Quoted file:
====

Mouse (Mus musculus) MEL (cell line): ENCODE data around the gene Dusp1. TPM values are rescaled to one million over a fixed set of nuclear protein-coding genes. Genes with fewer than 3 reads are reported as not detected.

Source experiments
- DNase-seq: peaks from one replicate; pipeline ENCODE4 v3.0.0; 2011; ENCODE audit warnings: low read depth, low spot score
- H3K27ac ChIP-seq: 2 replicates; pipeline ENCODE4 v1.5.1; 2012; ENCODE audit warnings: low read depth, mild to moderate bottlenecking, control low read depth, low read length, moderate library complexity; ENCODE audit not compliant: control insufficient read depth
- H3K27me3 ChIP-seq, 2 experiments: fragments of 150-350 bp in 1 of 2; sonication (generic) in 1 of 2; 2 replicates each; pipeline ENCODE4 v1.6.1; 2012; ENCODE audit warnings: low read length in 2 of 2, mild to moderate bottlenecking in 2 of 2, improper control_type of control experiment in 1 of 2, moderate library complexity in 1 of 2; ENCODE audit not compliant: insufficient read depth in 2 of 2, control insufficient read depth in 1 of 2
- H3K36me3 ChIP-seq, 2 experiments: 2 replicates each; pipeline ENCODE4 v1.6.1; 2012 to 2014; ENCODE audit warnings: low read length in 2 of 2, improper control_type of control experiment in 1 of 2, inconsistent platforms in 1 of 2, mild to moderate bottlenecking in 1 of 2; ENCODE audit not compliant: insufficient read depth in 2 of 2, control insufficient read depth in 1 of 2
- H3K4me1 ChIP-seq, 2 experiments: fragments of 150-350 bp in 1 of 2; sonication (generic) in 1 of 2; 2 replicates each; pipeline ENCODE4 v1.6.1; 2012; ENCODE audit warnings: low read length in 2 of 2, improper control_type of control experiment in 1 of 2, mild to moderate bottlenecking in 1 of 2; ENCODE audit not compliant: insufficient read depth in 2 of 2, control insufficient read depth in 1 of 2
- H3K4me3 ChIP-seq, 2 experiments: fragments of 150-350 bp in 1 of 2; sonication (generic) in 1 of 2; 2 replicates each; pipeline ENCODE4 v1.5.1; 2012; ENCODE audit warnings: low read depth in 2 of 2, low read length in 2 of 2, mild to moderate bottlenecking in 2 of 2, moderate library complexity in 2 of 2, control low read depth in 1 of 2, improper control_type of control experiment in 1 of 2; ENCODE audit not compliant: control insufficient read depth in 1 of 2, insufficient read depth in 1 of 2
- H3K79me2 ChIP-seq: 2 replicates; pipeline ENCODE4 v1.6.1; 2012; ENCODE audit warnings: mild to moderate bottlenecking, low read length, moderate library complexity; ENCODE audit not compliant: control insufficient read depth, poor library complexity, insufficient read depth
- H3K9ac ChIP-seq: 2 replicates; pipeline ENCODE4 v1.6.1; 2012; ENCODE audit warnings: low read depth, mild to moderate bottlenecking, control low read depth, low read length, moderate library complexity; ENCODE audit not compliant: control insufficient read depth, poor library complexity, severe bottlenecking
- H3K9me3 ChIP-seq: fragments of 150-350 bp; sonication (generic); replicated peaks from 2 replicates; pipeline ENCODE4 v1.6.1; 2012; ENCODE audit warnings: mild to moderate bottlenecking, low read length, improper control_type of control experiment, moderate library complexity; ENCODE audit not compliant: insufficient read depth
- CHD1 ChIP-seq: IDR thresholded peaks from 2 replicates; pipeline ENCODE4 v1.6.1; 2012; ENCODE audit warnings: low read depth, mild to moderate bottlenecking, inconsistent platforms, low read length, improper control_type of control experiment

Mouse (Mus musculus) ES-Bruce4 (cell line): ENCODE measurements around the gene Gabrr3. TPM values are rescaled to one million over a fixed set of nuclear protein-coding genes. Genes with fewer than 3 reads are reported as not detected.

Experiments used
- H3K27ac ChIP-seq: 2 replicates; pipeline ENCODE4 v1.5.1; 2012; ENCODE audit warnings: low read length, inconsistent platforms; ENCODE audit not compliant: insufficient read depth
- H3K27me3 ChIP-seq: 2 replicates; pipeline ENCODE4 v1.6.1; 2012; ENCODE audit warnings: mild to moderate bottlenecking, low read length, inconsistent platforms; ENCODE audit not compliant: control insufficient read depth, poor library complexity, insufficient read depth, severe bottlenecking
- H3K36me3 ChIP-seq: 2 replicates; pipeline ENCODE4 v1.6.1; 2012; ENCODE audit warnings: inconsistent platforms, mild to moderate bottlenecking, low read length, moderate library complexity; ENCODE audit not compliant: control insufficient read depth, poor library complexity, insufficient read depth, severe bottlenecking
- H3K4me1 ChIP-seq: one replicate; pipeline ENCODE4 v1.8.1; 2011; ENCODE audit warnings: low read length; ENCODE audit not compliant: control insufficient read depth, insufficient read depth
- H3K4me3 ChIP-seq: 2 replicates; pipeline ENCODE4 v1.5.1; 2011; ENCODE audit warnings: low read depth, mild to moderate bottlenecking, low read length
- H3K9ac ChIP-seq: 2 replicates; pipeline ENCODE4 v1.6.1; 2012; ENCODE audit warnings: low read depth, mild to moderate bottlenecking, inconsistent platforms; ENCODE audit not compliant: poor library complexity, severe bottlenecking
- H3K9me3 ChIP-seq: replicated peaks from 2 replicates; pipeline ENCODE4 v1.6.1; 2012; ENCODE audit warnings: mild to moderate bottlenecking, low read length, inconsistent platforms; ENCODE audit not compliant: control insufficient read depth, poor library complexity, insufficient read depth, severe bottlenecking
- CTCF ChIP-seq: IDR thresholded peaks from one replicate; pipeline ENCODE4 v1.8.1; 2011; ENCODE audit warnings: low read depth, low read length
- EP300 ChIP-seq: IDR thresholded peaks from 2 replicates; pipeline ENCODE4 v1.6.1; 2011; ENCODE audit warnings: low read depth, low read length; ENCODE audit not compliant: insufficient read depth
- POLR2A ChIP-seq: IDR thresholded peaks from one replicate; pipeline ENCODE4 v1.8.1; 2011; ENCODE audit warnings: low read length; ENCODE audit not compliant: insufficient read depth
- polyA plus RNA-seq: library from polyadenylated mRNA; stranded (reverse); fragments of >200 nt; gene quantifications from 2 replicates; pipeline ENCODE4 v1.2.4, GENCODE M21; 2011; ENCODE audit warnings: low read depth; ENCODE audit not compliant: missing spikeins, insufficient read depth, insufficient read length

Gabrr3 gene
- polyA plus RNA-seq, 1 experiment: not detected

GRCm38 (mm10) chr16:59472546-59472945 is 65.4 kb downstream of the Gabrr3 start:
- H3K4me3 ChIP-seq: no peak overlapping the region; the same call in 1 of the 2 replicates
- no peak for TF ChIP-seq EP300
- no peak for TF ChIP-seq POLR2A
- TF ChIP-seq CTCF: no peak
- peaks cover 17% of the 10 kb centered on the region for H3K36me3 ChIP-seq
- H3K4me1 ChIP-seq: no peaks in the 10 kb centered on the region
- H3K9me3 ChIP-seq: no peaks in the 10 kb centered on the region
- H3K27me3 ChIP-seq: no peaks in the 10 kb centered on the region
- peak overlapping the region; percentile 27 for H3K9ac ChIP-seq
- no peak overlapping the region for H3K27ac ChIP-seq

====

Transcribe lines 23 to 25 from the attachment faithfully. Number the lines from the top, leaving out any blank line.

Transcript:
- EP300 ChIP-seq: IDR thresholded peaks from 2 replicates; pipeline ENCODE4 v1.6.1; 2011; ENCODE audit warnings: low read depth, low read length; ENCODE audit not compliant: insufficient read depth
- POLR2A ChIP-seq: IDR thresholded peaks from one replicate; pipeline ENCODE4 v1.8.1; 2011; ENCODE audit warnings: low read length; ENCODE audit not compliant: insufficient read depth
- polyA plus RNA-seq: library from polyadenylated mRNA; stranded (reverse); fragments of >200 nt; gene quantifications from 2 replicates; pipeline ENCODE4 v1.2.4, GENCODE M21; 2011; ENCODE audit warnings: low read depth; ENCODE audit not compliant: missing spikeins, insufficient read depth, insufficient read length